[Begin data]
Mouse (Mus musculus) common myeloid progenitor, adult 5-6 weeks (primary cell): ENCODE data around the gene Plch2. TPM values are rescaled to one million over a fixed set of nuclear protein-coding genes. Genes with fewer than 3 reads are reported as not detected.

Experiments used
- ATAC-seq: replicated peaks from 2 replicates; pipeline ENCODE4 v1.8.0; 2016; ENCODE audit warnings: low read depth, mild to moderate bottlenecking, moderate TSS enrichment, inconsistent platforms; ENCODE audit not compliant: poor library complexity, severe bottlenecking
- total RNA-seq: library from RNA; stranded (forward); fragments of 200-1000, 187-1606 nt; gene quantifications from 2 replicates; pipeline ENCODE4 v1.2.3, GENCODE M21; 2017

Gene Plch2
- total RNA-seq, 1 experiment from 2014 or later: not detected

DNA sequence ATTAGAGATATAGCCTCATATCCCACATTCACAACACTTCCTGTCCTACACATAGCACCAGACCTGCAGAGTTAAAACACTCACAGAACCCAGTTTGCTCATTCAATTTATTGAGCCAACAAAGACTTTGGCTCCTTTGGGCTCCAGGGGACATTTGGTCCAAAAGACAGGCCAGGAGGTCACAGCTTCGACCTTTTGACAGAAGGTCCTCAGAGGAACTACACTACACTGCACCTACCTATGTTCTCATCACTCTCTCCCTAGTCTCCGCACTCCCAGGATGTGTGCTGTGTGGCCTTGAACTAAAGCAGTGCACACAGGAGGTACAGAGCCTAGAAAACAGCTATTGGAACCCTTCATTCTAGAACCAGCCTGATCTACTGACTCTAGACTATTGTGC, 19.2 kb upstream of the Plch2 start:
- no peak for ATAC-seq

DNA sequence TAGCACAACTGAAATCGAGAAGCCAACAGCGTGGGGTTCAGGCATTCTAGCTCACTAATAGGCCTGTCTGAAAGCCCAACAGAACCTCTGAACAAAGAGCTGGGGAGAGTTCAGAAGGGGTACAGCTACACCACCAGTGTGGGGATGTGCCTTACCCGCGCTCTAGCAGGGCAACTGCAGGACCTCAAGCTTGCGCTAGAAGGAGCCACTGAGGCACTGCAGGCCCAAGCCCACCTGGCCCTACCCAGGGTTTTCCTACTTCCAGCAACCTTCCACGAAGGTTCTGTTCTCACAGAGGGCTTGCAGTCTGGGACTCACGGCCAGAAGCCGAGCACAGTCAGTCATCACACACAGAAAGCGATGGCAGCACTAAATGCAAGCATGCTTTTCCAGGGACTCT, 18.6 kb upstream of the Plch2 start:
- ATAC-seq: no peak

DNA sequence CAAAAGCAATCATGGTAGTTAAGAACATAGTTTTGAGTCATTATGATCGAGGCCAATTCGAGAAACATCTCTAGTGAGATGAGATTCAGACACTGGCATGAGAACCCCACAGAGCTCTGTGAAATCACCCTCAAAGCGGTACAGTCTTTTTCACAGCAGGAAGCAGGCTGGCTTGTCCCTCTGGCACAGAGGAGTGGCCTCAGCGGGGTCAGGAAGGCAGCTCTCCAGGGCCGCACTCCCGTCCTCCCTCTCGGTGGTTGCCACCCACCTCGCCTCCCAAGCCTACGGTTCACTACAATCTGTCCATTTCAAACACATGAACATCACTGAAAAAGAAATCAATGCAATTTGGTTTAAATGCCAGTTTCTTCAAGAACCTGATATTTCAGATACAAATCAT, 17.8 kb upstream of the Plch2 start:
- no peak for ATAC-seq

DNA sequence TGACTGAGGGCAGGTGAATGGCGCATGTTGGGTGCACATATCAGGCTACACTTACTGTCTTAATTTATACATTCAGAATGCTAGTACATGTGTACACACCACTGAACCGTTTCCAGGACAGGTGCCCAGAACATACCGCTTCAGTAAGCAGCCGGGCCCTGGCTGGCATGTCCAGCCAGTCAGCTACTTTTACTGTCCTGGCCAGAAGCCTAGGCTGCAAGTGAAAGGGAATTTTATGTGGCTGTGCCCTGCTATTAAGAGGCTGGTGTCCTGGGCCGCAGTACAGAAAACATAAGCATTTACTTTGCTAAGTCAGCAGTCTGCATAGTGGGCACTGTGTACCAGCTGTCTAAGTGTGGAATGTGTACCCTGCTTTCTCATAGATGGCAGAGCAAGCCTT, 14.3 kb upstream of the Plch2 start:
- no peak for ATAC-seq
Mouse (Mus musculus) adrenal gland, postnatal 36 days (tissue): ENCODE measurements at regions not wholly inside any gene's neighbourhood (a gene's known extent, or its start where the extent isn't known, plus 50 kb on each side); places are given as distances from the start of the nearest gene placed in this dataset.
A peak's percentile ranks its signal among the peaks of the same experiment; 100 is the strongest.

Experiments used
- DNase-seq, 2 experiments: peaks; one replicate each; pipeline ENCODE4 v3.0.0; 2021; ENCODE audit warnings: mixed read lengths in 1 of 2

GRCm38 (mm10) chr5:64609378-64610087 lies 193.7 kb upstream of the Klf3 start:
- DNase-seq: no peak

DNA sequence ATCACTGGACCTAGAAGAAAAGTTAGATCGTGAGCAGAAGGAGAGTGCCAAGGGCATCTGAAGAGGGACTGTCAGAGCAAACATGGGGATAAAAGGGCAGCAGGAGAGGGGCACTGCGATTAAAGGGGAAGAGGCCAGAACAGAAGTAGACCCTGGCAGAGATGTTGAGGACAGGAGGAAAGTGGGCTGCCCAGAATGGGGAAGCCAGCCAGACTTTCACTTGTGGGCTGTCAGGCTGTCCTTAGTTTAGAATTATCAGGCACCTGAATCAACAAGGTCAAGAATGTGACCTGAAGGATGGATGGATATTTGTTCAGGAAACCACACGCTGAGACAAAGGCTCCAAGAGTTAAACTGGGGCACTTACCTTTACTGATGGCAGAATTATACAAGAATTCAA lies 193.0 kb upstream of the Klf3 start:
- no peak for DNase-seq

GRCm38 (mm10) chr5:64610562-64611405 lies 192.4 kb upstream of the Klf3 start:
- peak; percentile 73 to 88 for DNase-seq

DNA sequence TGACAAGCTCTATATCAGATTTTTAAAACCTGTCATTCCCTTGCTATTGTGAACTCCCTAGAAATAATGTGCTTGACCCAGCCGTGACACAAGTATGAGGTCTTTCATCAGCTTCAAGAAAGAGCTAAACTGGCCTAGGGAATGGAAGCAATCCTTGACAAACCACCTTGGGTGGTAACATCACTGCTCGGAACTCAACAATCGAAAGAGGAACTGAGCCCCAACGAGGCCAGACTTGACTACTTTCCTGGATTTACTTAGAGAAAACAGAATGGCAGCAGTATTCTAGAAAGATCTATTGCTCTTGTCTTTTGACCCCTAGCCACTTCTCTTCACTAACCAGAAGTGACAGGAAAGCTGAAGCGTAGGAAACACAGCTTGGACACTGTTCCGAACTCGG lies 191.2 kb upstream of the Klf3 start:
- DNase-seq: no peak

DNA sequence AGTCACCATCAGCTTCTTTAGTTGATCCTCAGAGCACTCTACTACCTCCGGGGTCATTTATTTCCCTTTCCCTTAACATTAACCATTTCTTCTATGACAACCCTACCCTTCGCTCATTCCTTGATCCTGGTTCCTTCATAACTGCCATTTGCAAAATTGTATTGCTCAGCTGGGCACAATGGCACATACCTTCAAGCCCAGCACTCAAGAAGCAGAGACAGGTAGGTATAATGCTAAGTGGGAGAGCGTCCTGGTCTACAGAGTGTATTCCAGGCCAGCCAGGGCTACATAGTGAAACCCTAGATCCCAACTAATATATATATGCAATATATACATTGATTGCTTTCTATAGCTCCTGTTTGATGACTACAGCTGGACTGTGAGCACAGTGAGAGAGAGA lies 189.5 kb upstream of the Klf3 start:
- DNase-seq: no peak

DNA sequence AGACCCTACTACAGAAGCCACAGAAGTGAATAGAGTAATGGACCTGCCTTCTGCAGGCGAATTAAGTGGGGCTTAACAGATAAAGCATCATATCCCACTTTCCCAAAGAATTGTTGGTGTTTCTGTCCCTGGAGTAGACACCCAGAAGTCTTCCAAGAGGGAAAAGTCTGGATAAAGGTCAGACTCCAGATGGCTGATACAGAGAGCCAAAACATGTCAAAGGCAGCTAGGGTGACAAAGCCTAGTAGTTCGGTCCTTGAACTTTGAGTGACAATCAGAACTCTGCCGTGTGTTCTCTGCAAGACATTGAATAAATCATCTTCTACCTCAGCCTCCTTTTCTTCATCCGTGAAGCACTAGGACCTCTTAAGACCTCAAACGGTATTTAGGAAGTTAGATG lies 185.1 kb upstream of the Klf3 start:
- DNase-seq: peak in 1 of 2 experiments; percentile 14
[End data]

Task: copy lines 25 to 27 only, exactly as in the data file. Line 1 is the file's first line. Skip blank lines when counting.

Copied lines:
DNA sequence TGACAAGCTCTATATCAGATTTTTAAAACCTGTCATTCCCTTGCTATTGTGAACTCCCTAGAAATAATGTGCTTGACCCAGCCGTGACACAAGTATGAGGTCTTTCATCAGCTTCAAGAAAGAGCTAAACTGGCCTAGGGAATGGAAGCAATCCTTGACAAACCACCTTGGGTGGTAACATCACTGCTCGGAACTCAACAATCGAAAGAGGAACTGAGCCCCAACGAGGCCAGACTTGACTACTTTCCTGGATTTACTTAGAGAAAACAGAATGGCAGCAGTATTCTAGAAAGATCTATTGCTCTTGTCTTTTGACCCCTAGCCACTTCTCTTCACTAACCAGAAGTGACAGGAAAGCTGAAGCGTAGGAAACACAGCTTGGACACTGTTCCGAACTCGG lies 191.2 kb upstream of the Klf3 start:
- DNase-seq: no peak

DNA sequence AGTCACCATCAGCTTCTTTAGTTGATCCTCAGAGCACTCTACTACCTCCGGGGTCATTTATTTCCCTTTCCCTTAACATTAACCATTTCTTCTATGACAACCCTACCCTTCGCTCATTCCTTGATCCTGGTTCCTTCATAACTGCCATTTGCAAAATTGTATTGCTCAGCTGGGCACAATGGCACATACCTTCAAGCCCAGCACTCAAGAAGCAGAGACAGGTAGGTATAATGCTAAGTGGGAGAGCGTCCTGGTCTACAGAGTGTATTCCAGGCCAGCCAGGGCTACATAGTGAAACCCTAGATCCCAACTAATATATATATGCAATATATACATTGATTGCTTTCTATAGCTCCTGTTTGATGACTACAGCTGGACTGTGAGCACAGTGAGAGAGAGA lies 189.5 kb upstream of the Klf3 start: